This is ridiculous. Most of the applications show less than 5% gain. I mean you are talking about saving 2-3 seconds at most.
DAVIDC1, would you mind explaining further type of systems you have encountered this with? I have seen that problem when people use aftermarket SSD's on macbooks because trim cannot be automatically enabled, and has to be reset after each update manually so trim is off and the users are not aware of it which will slow the drive speed dramatically over time. Is it a situation like this that you're referring to? I have not noticed that issue with any of my builds and my current PC has had numerous games installed and uninstalled on it, with a mediocre SSD at best. I'm interested in avoiding the pitfall you have mentioned. ThanksReply
I'm surprised to see anyone still clinging to standard HDDs. I've been using multiple SSDs of various kinds for years, beginning with Intels. It's certainly possible to get along without them, but for serious gaming, they are absolutely essential in my view. If you computer is nothing more than an office tool, then the continued use of the HDD might make economic sense. But it won't be long before the prices eclipse and the whole matter will be settled.Reply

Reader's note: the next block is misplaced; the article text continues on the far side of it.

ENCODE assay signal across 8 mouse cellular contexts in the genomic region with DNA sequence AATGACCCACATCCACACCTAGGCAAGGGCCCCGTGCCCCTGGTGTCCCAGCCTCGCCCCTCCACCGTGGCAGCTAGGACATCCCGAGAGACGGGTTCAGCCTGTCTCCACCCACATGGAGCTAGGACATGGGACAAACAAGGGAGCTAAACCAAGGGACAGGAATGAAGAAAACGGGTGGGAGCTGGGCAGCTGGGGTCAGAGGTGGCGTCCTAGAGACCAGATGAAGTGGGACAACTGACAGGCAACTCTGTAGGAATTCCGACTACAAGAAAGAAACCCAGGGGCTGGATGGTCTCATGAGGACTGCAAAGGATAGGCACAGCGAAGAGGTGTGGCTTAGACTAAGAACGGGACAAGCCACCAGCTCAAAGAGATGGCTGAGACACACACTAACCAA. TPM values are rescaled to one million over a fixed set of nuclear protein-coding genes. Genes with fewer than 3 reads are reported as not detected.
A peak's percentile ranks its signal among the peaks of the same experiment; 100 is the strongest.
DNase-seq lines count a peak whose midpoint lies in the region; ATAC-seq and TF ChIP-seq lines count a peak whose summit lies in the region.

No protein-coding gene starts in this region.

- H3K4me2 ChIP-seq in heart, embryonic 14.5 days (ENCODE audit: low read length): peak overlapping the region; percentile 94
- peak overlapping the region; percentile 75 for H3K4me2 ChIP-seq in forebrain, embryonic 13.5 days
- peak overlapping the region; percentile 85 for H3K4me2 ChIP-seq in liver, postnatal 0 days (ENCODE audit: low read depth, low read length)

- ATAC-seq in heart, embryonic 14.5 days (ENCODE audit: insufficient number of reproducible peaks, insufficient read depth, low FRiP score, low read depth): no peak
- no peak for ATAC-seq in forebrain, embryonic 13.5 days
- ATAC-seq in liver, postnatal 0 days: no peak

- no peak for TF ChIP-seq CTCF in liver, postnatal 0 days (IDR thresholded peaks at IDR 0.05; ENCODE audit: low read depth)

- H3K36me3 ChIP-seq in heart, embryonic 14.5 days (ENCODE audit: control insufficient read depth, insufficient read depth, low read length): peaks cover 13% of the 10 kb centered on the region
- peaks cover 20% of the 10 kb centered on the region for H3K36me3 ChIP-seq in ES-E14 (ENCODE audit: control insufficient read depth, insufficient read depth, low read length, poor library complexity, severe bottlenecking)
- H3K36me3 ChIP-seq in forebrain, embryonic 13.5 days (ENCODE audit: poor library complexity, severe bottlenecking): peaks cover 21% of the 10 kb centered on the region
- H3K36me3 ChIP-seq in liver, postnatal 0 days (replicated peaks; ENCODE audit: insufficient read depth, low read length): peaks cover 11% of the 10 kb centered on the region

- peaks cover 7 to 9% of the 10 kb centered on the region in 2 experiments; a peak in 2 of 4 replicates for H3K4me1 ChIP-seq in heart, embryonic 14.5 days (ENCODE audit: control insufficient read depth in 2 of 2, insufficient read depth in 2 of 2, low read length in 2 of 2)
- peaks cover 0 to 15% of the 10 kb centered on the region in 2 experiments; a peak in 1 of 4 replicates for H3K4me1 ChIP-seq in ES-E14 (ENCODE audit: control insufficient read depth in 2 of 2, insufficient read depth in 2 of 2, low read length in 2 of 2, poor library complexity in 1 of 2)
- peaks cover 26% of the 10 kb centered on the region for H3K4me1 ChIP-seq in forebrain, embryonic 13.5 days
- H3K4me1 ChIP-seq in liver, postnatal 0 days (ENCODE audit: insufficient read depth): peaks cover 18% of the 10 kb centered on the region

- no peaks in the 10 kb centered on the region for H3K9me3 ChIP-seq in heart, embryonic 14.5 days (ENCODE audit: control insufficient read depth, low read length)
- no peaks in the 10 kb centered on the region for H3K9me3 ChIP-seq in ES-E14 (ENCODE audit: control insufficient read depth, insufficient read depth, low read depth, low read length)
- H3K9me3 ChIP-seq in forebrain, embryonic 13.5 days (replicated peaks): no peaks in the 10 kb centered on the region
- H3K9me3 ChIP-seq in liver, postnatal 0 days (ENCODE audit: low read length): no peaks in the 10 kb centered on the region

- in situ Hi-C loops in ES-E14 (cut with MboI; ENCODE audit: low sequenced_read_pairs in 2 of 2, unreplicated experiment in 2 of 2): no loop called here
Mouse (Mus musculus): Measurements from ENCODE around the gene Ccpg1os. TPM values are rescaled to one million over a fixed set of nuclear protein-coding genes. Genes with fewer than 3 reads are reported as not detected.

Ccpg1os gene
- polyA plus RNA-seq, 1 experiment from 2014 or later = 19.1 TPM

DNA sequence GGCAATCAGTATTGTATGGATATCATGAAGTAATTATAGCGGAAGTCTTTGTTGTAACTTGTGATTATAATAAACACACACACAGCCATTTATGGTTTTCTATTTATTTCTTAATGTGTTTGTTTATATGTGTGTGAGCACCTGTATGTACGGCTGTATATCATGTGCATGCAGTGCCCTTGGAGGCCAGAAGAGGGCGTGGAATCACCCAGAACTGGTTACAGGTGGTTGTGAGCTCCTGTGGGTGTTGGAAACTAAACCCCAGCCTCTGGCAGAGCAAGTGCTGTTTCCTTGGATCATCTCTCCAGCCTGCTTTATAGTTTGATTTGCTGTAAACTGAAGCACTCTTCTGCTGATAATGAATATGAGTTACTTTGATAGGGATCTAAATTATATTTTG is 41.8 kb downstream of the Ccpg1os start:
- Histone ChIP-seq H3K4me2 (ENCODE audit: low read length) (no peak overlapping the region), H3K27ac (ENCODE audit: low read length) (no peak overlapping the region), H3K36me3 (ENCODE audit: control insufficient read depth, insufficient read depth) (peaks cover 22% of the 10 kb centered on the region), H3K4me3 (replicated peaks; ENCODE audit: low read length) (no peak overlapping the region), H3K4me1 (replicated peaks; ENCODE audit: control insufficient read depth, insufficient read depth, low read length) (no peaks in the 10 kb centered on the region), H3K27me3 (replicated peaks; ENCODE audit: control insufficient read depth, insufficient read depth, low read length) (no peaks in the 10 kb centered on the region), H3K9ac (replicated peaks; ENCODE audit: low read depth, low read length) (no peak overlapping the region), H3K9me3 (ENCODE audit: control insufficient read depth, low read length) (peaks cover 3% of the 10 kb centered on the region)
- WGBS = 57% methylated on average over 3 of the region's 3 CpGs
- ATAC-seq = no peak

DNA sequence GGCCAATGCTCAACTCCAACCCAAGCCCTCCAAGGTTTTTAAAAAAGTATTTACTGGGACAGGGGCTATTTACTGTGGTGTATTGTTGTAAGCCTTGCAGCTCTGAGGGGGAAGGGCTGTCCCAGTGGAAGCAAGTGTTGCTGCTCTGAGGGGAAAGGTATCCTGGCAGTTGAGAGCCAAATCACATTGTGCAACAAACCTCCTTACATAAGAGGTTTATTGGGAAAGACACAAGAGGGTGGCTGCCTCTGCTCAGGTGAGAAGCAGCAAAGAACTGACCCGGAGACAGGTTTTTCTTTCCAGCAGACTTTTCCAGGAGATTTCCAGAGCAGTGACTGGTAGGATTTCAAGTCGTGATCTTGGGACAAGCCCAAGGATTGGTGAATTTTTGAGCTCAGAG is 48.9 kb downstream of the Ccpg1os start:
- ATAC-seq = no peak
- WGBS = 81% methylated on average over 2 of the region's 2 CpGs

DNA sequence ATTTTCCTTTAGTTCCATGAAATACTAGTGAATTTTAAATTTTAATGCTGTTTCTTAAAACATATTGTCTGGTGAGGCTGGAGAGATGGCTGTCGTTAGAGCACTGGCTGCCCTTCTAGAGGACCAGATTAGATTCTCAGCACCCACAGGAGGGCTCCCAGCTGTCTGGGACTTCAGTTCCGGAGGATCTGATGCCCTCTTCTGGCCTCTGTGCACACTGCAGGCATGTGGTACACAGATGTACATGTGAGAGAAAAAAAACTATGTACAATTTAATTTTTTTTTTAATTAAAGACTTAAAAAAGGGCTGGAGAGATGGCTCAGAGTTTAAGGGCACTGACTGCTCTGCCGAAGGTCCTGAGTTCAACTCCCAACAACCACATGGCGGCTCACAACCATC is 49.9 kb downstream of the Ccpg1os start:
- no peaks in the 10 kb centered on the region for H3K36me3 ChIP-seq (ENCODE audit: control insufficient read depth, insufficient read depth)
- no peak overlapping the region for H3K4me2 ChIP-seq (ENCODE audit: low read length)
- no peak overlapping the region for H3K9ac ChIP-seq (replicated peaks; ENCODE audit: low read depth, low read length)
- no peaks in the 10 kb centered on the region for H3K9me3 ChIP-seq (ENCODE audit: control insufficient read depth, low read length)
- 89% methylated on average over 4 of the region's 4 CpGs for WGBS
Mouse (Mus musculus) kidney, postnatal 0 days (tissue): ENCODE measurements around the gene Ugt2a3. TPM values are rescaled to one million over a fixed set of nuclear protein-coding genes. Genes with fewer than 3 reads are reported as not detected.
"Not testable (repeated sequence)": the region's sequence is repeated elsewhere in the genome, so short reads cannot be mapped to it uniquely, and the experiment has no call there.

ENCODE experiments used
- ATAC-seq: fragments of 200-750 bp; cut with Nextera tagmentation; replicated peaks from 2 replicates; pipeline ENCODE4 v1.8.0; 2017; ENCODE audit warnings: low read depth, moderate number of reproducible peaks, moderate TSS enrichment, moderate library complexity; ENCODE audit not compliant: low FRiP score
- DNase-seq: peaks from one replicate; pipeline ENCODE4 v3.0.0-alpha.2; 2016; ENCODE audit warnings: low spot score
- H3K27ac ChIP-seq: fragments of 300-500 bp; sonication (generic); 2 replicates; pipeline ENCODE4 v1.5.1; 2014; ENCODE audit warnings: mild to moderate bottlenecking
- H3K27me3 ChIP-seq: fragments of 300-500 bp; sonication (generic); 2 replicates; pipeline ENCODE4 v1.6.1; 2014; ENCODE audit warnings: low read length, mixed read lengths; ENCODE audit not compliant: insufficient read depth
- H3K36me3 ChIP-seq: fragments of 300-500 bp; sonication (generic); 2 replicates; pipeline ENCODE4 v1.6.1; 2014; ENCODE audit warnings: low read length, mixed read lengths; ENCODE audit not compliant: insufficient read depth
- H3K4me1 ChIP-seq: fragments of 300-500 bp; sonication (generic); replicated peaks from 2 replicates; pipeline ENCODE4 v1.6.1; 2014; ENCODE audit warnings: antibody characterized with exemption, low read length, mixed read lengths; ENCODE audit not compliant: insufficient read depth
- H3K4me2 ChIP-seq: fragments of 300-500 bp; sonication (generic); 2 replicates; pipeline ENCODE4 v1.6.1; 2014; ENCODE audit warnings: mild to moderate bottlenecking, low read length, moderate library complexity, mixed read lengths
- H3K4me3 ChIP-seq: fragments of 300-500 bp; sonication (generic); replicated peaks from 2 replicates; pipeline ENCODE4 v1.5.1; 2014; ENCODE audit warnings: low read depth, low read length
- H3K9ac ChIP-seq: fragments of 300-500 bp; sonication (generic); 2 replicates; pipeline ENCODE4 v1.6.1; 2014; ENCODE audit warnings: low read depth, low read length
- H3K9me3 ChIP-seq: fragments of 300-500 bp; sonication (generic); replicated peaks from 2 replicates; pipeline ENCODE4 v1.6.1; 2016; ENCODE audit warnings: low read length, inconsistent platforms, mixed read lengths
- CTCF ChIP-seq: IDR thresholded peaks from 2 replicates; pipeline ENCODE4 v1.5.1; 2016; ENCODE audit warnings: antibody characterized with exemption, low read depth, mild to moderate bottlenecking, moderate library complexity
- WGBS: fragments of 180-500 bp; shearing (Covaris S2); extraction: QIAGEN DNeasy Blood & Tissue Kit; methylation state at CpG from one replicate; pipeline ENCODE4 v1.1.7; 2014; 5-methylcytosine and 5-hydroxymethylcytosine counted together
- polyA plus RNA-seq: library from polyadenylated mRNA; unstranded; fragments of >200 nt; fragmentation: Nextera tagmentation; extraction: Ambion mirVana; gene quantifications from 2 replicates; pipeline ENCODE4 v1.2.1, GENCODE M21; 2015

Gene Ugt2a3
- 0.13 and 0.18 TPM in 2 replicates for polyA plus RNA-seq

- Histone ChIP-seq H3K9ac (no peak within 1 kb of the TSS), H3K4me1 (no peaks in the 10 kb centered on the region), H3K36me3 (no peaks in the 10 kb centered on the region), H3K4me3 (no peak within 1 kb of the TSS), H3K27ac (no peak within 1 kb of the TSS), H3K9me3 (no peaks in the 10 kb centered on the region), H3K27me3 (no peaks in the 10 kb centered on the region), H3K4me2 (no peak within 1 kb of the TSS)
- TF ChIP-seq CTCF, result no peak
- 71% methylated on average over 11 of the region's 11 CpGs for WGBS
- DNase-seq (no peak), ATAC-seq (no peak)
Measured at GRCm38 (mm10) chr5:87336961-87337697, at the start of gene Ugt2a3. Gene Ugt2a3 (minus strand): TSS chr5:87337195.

The read/write speeds of 500+/400+ seemed good, but all the rest of the tests showed it being much slower than the other drives. After looking at the first test I thought it might be a good drive, but now I wouldn't touch it.Reply
hdd's dont work if youre traveling though @davidc1Reply
19766081 said:I'm surprised to see anyone still clinging to standard HDDs. I've been using multiple SSDs of various kinds for years, beginning with Intels. It's certainly possible to get along without them, but for serious gaming, they are absolutely essential in my view. If you computer is nothing more than an office tool, then the continued use of the HDD might make economic sense. But it won't be long before the prices eclipse and the whole matter will be settled.
Well until you can buy 4 TB SSD's for under $200, I'll continue to "cling" to my HDD's.